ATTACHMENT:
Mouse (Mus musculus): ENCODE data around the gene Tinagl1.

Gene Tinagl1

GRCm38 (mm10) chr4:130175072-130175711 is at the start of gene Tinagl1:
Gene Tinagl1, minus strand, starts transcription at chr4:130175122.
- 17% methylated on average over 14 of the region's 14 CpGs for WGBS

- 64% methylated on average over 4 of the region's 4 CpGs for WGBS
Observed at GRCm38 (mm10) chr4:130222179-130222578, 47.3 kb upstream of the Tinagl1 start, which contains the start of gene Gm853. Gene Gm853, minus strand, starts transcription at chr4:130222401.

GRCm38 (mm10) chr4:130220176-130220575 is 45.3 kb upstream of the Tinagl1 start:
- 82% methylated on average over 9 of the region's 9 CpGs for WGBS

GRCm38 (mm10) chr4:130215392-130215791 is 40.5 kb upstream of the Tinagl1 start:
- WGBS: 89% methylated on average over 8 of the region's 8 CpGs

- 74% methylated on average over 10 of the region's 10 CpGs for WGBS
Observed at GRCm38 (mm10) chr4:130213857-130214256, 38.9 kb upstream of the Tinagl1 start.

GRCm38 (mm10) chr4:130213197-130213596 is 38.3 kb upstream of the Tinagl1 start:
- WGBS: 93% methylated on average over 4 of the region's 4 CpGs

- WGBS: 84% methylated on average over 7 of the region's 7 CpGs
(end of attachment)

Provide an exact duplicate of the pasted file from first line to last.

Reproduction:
Mouse (Mus musculus): ENCODE data around the gene Tinagl1.

Gene Tinagl1

GRCm38 (mm10) chr4:130175072-130175711 is at the start of gene Tinagl1:
Gene Tinagl1, minus strand, starts transcription at chr4:130175122.
- 17% methylated on average over 14 of the region's 14 CpGs for WGBS

- 64% methylated on average over 4 of the region's 4 CpGs for WGBS
Observed at GRCm38 (mm10) chr4:130222179-130222578, 47.3 kb upstream of the Tinagl1 start, which contains the start of gene Gm853. Gene Gm853, minus strand, starts transcription at chr4:130222401.

GRCm38 (mm10) chr4:130220176-130220575 is 45.3 kb upstream of the Tinagl1 start:
- 82% methylated on average over 9 of the region's 9 CpGs for WGBS

GRCm38 (mm10) chr4:130215392-130215791 is 40.5 kb upstream of the Tinagl1 start:
- WGBS: 89% methylated on average over 8 of the region's 8 CpGs

- 74% methylated on average over 10 of the region's 10 CpGs for WGBS
Observed at GRCm38 (mm10) chr4:130213857-130214256, 38.9 kb upstream of the Tinagl1 start.

GRCm38 (mm10) chr4:130213197-130213596 is 38.3 kb upstream of the Tinagl1 start:
- WGBS: 93% methylated on average over 4 of the region's 4 CpGs

- WGBS: 84% methylated on average over 7 of the region's 7 CpGs